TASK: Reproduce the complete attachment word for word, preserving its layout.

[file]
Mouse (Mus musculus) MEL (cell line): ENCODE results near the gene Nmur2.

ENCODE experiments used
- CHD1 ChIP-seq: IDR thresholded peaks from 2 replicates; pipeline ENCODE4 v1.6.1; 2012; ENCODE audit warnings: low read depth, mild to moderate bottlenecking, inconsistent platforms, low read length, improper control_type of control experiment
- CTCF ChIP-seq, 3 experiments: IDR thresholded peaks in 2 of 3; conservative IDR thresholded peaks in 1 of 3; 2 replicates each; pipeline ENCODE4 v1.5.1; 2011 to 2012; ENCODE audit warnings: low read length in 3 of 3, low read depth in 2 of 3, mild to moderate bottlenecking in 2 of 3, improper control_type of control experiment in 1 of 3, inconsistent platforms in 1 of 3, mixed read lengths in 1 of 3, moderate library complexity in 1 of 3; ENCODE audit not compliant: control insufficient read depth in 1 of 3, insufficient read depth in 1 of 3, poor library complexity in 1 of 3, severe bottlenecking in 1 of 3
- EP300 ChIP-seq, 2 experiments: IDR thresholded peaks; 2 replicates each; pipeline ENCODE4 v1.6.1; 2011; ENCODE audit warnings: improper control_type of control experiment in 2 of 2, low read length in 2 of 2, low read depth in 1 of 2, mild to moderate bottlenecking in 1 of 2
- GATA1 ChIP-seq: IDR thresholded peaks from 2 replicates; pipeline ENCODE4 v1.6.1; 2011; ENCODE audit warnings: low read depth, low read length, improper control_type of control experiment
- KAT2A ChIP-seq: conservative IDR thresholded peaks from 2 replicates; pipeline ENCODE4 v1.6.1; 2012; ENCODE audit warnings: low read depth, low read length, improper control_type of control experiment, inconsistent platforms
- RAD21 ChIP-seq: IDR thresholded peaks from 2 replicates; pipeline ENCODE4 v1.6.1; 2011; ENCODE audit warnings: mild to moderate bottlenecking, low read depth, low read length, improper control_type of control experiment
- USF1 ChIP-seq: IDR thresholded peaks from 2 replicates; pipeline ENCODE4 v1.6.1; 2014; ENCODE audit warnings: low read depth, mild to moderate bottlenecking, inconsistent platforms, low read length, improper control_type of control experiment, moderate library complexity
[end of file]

Mouse (Mus musculus) MEL (cell line): ENCODE results near the gene Nmur2.

ENCODE experiments used
- CHD1 ChIP-seq: IDR thresholded peaks from 2 replicates; pipeline ENCODE4 v1.6.1; 2012; ENCODE audit warnings: low read depth, mild to moderate bottlenecking, inconsistent platforms, low read length, improper control_type of control experiment
- CTCF ChIP-seq, 3 experiments: IDR thresholded peaks in 2 of 3; conservative IDR thresholded peaks in 1 of 3; 2 replicates each; pipeline ENCODE4 v1.5.1; 2011 to 2012; ENCODE audit warnings: low read length in 3 of 3, low read depth in 2 of 3, mild to moderate bottlenecking in 2 of 3, improper control_type of control experiment in 1 of 3, inconsistent platforms in 1 of 3, mixed read lengths in 1 of 3, moderate library complexity in 1 of 3; ENCODE audit not compliant: control insufficient read depth in 1 of 3, insufficient read depth in 1 of 3, poor library complexity in 1 of 3, severe bottlenecking in 1 of 3
- EP300 ChIP-seq, 2 experiments: IDR thresholded peaks; 2 replicates each; pipeline ENCODE4 v1.6.1; 2011; ENCODE audit warnings: improper control_type of control experiment in 2 of 2, low read length in 2 of 2, low read depth in 1 of 2, mild to moderate bottlenecking in 1 of 2
- GATA1 ChIP-seq: IDR thresholded peaks from 2 replicates; pipeline ENCODE4 v1.6.1; 2011; ENCODE audit warnings: low read depth, low read length, improper control_type of control experiment
- KAT2A ChIP-seq: conservative IDR thresholded peaks from 2 replicates; pipeline ENCODE4 v1.6.1; 2012; ENCODE audit warnings: low read depth, low read length, improper control_type of control experiment, inconsistent platforms
- RAD21 ChIP-seq: IDR thresholded peaks from 2 replicates; pipeline ENCODE4 v1.6.1; 2011; ENCODE audit warnings: mild to moderate bottlenecking, low read depth, low read length, improper control_type of control experiment
- USF1 ChIP-seq: IDR thresholded peaks from 2 replicates; pipeline ENCODE4 v1.6.1; 2014; ENCODE audit warnings: low read depth, mild to moderate bottlenecking, inconsistent platforms, low read length, improper control_type of control experiment, moderate library complexity